Saturday, January 25, 2014


Someone shared their thoughts on what a true friend is as well as what their experiences with so called true friends has been. The reaction to the comment was amazing! People were offended, angered and some agreed to the simple comment because in reality it was simple.

This is what was shared:

     "I've learned that aside from Jesus, and my family, along with a select few, I do not have friends. Why do you say thi? May will use the term, "I love you" very loosely but do not back it up with their actions. If it wasn't for face book, many wouldn't even know anything about me. 

    Real talk: they don't love me or probably don't even care. I can't remember the last time any came to visit, called, or hit me up. When I was a part of their "circle, church, job, etc." then I was their "friend". Once I was out of that scene, I was no longer important or part of their circle. People stop telling others you love them or are their friends, brother, or sister if you're not backing it up.

    I do no write this in anger of with a victim mentality. I write it to speak what is truth. I am more than content with my family being the ones near my heart. I always thought I would have friends that I would grow old with and our kids would grow up together. I see now that I was sadly mistaken. My family has stuck by my side regardless of anything. They have never abandoned or turned their backs on me. They have displayed what the love of God and family is to me, despite my short comings, failures or weaknesses. If you're a believe, then, in your being Christlike, you should be there for those you consider friends, not just verbally saying you love them, but physically showing it."

One of my favorite responses to this person's shared moment was this: People (friends) come into our lives for a season, for a moment in time, for a season of your lives. Yes, it is hard to see how easily people walk in and out of our lives, and it hurts when we see we're alone all of a sudden simply because we chose to move or be part of a different church. Weekends spent together sharing meals, visiting during birthdays and family events and praying together can really start making you feel this person is a best friend, like family, a true keeper. 

As sad as it is, once more, I agree that most friends are for a season. And, if they were truly friends at all, they are willing to endure with us through the different seasons in our lives. No matter how long time has passed between two people, when they meet again, if the love is genuine, they can pick up from where they left off, effortlessly.

I guess, and I could be interpreting wrong, the person who wrote the comment was simply stating a truth. If you say you love me, show it by being in my life. Actions speak louder than words. There was never anything offensive about the message. Just a heartfelt paragraph of coming to the conclusion that what was believed to be true and strong, has left this person questioning what they thought they had.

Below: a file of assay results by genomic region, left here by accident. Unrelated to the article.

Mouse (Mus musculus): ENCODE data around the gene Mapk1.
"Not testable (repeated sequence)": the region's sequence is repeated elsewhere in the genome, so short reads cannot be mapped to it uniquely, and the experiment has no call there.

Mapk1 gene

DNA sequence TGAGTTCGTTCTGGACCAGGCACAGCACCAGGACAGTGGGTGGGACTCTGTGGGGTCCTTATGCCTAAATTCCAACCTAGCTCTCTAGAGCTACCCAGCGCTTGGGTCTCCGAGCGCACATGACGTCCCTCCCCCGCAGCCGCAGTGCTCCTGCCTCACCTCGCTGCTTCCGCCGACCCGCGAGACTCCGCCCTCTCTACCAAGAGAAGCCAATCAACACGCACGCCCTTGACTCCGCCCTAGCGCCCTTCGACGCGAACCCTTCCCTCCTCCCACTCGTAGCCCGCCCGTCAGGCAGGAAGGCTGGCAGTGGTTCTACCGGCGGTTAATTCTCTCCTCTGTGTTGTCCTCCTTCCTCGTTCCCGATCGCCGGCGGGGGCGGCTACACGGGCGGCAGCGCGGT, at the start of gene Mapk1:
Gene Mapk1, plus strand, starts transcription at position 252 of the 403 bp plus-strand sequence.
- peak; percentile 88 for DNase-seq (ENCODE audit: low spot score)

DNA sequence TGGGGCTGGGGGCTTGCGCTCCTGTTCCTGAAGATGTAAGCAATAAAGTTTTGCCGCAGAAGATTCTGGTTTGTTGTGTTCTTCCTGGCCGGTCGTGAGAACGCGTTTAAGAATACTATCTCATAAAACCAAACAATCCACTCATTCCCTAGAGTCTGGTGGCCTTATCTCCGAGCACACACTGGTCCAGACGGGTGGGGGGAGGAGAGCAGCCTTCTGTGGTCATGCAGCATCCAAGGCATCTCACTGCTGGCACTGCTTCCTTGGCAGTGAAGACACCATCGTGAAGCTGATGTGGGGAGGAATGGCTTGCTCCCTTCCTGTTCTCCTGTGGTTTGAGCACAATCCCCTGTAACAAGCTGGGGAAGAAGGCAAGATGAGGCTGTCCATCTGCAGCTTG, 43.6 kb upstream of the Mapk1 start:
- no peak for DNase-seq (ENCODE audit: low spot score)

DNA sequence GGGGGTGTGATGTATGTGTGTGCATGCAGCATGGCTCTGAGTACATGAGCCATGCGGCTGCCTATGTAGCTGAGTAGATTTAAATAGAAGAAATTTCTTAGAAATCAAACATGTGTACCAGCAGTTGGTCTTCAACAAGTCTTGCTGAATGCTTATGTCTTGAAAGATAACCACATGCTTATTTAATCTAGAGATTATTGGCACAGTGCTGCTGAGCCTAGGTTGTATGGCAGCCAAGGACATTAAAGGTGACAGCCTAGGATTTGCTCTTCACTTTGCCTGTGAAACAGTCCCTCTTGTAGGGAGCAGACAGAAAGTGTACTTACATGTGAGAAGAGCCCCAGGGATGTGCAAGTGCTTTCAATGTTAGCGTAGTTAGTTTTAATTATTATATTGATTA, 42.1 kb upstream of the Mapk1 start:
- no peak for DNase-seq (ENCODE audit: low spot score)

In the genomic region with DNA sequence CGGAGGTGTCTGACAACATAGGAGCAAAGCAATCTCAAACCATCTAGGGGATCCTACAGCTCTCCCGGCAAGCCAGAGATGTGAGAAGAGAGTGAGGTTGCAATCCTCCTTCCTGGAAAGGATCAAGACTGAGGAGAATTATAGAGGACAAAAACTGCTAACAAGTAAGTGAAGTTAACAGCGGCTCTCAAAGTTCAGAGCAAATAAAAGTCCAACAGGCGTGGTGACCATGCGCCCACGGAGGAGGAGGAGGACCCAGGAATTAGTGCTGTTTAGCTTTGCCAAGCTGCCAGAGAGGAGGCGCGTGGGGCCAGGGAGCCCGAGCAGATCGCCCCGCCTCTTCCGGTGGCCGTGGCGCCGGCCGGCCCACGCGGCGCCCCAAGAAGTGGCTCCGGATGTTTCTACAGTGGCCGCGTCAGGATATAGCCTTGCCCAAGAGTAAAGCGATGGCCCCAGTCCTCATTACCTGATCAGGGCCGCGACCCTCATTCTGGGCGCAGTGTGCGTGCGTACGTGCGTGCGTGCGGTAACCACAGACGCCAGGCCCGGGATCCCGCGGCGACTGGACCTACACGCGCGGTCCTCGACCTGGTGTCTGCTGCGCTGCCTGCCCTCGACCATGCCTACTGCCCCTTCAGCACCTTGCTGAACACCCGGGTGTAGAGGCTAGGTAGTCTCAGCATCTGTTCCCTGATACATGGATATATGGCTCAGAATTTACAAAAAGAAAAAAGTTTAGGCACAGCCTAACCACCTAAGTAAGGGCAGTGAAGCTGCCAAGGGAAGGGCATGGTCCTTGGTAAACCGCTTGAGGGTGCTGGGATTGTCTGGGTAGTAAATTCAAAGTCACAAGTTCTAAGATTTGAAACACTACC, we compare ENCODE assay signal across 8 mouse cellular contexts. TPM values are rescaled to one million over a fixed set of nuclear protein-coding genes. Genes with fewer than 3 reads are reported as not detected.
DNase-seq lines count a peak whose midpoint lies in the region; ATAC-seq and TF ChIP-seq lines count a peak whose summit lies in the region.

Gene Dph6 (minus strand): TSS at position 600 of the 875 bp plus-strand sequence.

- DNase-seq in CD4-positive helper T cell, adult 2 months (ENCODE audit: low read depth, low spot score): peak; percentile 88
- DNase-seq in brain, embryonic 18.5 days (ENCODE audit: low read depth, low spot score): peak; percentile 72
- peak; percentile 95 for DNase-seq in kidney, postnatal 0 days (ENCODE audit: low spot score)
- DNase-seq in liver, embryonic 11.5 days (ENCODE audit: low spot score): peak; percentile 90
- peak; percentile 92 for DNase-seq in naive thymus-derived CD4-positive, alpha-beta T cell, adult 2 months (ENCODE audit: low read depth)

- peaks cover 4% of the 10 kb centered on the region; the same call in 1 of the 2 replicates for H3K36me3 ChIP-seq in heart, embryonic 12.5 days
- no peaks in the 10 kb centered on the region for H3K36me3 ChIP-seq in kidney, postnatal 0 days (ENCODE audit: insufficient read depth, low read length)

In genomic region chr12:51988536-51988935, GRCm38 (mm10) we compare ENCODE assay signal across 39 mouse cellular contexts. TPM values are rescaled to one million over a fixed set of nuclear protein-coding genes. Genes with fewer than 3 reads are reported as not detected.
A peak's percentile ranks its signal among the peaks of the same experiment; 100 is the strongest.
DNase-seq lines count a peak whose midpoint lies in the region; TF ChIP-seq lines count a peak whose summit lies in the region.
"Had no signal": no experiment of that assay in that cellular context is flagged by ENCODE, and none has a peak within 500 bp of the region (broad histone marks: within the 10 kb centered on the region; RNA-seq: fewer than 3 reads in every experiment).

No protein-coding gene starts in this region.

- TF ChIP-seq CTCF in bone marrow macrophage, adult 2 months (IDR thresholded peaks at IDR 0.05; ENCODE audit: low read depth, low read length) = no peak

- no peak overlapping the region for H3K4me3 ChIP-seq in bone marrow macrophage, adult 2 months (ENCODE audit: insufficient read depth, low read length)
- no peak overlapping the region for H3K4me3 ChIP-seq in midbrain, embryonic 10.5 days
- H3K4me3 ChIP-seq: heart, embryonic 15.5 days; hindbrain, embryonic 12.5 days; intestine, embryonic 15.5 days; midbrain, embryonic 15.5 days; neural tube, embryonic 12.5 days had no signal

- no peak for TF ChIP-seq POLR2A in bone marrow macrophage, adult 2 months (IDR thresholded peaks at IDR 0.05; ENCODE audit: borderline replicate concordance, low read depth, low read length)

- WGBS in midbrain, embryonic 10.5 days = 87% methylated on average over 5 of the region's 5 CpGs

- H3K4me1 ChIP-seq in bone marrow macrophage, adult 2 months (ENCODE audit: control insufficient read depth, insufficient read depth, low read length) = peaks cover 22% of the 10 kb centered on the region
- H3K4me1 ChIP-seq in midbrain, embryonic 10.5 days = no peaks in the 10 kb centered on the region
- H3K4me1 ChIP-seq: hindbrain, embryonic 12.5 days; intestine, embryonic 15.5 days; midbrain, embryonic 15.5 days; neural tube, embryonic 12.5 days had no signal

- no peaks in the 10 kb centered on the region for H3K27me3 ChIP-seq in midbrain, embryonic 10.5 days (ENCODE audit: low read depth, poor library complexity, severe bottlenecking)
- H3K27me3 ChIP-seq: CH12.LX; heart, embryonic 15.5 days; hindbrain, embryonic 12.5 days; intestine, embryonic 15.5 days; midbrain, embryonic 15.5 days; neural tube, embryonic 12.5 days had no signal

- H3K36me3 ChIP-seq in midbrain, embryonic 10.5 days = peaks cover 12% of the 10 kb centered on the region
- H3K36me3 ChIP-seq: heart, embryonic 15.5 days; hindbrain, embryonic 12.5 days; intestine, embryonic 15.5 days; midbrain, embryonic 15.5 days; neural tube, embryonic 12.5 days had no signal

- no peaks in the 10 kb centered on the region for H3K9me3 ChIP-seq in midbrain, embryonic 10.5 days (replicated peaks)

Being Christlike in our relationships with others is a huge expectation. Dwell on the thought of having the author and creator of love as our model for the love we offer and freely express to others. Wouldn't that change everything about us when we say to someone, "Count on me. I'm here for you?"

In my own journey, I've experience what this person shared. I can say that especially in church, I became very involved in community building, and creating bonds I thought were Godly and important to me personally and to my family. The majority of these relationships were never real because the moment a disagreement took place, the entire group gave me their backs and removed me from their social gatherings. It happened at work as well. The moment people saw how much Jesus I had in my life, I was left on the outside looking in. The moment I moved on to a new "season" in my life, every single one of my "friends" stopped all communication with me and left me hanging.

I thought we were on this journey of friends forever together?

My purpose for writing is to bring into question, "What do you mean when you say you love someone?" Today I challenge the words that come out of your mouth when you say, "I'm here for you brother or sister." Today, I ask you to rethink your commitment and your behavior with the people in your life, in your job and in your church. Do you love people when you can get information about them to gossip about them? Do you love people when you can hit on their husband or wife and not get caught? Do you love people when you can enjoy the spotlight of their popularity for a moment?

Is God calling you to reevaluate the friendship you offer others?Is it time to look deep inside and question what you mean when you say, "I love you brother or sister." Let love be real always.



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